Paying the $20 Trillion Bill

Representational Pictures/Sony Pictures Classics
Too little, too late? Feds Paulson, Bernanke, and Geithner (L-R) wouldn' t be interviewed.
The Dinner: stuffed peppers and roasted trout at Cicchetti (121 E. Boston St.).

The Movie: Inside Job at Guild 45 (2115 N. 45th St.).

The Screenplate: Between Wallingford and Eastlake, you'll see plenty of vacant storefronts, stalled construction projects, and even a few houses in foreclosure. Seattle wasn't as hard-hit by the subprime mortgage meltdown as, say, Phoenix and Miami, but the subsequent recession is with us still. The local economy continues to lag, and plenty of restaurants have succumbed to consumers' new austerity. One response is the prix fixe special, and Cicchetti was part of the just-concluded Seattle Restaurant Week, offering three courses for $25. (You can spend a lot more, of course, on wine and extra items; but Cicchetti is generally more affordable than its sibling, Serafina, just across the courtyard.) In a sense, Seattle Restaurant Week is like the federal reserve cutting interest rates to boost consumer spending and business activity. Only here the stakes are more modest, as compared to the economic debacle outlined in Charles Ferguson's lucid but outraged explanatory documentary...

Only a certain class of brave (or foolish) individuals consents to be interviewed in Inside Job. The most high-ranking bankers and feds (e.g., Ben Bernanke, Charles Ferguson, and Henry Paulson) do not. The doc consists mostly of talking heads, Matt Damon's narration, and some use of graphics--though not quite enough--to explain the intricacies of mortgage-backed securities, collateralized debt obligations (CDOs), and credit default swaps that even their inventors didn't thoroughly understand. It's an educational film that, one hopes, will be required viewing for MBA students or college kids contemplating jobs in finance. (And, yes, Wall Street is hiring again.)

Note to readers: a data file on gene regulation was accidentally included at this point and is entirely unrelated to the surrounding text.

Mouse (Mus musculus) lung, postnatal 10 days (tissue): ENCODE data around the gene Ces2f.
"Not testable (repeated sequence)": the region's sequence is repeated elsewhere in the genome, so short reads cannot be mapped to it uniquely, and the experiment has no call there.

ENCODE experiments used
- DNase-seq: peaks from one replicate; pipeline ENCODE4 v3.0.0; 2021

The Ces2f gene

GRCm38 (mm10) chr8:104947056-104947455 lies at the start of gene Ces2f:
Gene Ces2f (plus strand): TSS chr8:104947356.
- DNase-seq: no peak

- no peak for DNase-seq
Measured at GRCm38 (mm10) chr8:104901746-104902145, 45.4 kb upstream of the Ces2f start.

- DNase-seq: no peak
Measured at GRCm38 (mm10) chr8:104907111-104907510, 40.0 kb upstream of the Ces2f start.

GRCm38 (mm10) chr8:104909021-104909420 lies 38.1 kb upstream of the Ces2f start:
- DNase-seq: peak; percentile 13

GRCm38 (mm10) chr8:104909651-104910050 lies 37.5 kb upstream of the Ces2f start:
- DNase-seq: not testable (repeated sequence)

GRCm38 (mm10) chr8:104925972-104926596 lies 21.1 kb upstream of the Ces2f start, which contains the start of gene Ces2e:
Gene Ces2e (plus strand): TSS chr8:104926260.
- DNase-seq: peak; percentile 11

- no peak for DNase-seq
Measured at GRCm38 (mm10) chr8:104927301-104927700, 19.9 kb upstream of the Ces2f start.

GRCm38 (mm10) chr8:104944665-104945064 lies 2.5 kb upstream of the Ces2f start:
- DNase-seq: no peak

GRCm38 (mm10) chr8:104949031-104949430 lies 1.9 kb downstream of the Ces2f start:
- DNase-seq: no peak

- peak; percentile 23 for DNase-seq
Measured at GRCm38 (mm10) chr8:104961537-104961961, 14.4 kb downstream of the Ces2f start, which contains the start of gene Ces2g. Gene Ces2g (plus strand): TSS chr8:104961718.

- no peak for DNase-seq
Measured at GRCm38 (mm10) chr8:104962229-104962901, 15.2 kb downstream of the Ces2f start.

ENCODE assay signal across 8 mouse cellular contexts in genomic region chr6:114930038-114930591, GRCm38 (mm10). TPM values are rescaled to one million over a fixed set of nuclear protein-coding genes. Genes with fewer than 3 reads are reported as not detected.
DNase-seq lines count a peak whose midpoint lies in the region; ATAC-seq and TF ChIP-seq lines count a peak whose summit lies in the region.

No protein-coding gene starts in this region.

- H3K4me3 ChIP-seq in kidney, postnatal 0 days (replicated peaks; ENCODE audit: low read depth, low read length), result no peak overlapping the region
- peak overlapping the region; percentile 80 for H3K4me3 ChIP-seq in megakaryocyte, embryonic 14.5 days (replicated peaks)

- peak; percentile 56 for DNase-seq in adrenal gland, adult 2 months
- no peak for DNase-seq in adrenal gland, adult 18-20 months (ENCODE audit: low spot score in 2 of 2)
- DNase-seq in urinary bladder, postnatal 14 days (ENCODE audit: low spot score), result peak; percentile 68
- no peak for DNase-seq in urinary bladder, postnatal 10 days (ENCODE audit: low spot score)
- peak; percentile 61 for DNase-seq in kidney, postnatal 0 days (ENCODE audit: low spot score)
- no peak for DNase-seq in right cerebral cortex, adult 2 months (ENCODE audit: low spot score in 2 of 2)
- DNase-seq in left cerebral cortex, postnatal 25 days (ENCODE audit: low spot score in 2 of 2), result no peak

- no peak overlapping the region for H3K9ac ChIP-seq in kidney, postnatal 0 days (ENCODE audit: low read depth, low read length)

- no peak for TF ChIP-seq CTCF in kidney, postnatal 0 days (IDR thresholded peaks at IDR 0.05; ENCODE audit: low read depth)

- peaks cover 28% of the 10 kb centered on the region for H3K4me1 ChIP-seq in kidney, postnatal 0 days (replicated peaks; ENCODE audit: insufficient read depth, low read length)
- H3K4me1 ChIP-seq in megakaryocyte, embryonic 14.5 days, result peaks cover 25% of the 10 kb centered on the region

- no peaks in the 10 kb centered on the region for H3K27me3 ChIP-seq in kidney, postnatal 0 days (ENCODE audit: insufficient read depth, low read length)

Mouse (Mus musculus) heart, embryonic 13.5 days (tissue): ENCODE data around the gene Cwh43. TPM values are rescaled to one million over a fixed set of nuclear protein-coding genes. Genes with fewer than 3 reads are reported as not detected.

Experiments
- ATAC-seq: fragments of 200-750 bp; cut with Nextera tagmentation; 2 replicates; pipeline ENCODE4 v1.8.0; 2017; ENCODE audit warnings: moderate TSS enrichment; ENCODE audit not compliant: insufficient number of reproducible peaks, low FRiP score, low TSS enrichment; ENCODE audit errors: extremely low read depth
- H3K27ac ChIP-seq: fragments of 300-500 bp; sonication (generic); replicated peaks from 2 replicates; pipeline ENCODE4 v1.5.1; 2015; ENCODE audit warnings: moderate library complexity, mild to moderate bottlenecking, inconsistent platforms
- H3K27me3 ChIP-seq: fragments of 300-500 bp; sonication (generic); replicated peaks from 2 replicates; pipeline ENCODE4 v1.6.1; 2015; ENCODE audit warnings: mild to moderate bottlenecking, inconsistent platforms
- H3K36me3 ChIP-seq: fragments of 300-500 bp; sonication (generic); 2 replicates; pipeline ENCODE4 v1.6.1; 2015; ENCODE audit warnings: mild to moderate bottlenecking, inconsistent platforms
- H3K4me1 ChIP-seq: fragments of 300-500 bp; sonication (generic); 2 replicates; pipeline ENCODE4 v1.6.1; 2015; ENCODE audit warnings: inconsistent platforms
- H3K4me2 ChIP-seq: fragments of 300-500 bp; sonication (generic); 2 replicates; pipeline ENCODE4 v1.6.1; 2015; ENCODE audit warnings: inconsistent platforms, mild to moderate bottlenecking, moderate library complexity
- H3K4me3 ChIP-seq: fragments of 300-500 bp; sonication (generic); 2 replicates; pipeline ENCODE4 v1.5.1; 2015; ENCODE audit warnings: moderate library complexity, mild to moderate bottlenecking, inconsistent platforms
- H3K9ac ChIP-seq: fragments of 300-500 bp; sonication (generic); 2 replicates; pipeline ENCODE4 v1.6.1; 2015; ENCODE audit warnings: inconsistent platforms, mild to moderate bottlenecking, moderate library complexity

"This crisis was not an accident," we're told. And Ferguson takes us back to the '80s wave of deregulation, the subsequent decision not to regulate derivatives, and the 1999 repeal of the Glass-Steagall Act, which freed banks to embrace more risk and leverage. The once separate realms of mortgages and lending (the piggy bank) and investment banking (the casino) became one, and superbanks like Citigroup resulted. Here in Seattle, we had WaMu, which grew explosively by issuing ever more dubious mortgages whose underlying debt was sold off in bundles, sliced into differing levels of risk--assessed by credit rating agencies who profited from the increased volume--then resold on Wall Street as supposedly safe investments. We all know how that turned out.